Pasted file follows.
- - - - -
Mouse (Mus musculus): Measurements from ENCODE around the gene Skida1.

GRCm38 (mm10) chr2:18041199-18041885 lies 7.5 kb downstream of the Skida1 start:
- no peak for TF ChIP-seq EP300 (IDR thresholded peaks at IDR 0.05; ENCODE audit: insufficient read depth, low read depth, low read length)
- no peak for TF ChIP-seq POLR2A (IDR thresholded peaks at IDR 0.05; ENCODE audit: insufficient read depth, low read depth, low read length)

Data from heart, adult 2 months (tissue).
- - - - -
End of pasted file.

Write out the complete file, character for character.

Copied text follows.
Mouse (Mus musculus): Measurements from ENCODE around the gene Skida1.

GRCm38 (mm10) chr2:18041199-18041885 lies 7.5 kb downstream of the Skida1 start:
- no peak for TF ChIP-seq EP300 (IDR thresholded peaks at IDR 0.05; ENCODE audit: insufficient read depth, low read depth, low read length)
- no peak for TF ChIP-seq POLR2A (IDR thresholded peaks at IDR 0.05; ENCODE audit: insufficient read depth, low read depth, low read length)

Data from heart, adult 2 months (tissue).